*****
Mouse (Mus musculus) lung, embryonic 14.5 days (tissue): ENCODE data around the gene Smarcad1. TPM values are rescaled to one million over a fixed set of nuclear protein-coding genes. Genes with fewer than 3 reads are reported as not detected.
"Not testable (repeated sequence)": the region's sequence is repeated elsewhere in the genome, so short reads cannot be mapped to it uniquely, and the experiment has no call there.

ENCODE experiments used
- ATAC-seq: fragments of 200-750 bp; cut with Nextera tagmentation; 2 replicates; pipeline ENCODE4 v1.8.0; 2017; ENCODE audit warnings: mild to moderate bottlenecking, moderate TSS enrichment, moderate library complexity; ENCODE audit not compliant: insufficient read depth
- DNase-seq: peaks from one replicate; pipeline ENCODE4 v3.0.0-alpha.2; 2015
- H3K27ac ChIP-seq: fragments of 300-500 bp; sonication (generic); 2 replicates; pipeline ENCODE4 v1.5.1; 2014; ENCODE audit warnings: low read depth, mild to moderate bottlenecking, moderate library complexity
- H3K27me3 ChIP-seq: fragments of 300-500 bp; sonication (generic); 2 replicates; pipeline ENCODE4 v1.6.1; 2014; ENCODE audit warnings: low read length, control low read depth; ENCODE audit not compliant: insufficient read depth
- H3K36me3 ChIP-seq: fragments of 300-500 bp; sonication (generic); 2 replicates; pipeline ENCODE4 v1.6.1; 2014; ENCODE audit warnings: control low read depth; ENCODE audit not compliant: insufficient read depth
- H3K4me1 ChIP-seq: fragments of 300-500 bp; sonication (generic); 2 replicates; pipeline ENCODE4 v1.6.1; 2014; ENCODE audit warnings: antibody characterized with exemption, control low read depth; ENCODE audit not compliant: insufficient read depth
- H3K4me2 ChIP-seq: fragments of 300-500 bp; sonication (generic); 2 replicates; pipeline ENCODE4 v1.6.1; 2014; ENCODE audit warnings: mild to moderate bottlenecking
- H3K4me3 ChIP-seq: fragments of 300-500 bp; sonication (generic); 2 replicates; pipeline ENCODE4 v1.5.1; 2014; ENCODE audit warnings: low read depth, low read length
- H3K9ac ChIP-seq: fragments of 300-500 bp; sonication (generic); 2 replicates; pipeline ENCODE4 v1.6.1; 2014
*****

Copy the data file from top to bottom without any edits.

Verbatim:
Mouse (Mus musculus) lung, embryonic 14.5 days (tissue): ENCODE data around the gene Smarcad1. TPM values are rescaled to one million over a fixed set of nuclear protein-coding genes. Genes with fewer than 3 reads are reported as not detected.
"Not testable (repeated sequence)": the region's sequence is repeated elsewhere in the genome, so short reads cannot be mapped to it uniquely, and the experiment has no call there.

ENCODE experiments used
- ATAC-seq: fragments of 200-750 bp; cut with Nextera tagmentation; 2 replicates; pipeline ENCODE4 v1.8.0; 2017; ENCODE audit warnings: mild to moderate bottlenecking, moderate TSS enrichment, moderate library complexity; ENCODE audit not compliant: insufficient read depth
- DNase-seq: peaks from one replicate; pipeline ENCODE4 v3.0.0-alpha.2; 2015
- H3K27ac ChIP-seq: fragments of 300-500 bp; sonication (generic); 2 replicates; pipeline ENCODE4 v1.5.1; 2014; ENCODE audit warnings: low read depth, mild to moderate bottlenecking, moderate library complexity
- H3K27me3 ChIP-seq: fragments of 300-500 bp; sonication (generic); 2 replicates; pipeline ENCODE4 v1.6.1; 2014; ENCODE audit warnings: low read length, control low read depth; ENCODE audit not compliant: insufficient read depth
- H3K36me3 ChIP-seq: fragments of 300-500 bp; sonication (generic); 2 replicates; pipeline ENCODE4 v1.6.1; 2014; ENCODE audit warnings: control low read depth; ENCODE audit not compliant: insufficient read depth
- H3K4me1 ChIP-seq: fragments of 300-500 bp; sonication (generic); 2 replicates; pipeline ENCODE4 v1.6.1; 2014; ENCODE audit warnings: antibody characterized with exemption, control low read depth; ENCODE audit not compliant: insufficient read depth
- H3K4me2 ChIP-seq: fragments of 300-500 bp; sonication (generic); 2 replicates; pipeline ENCODE4 v1.6.1; 2014; ENCODE audit warnings: mild to moderate bottlenecking
- H3K4me3 ChIP-seq: fragments of 300-500 bp; sonication (generic); 2 replicates; pipeline ENCODE4 v1.5.1; 2014; ENCODE audit warnings: low read depth, low read length
- H3K9ac ChIP-seq: fragments of 300-500 bp; sonication (generic); 2 replicates; pipeline ENCODE4 v1.6.1; 2014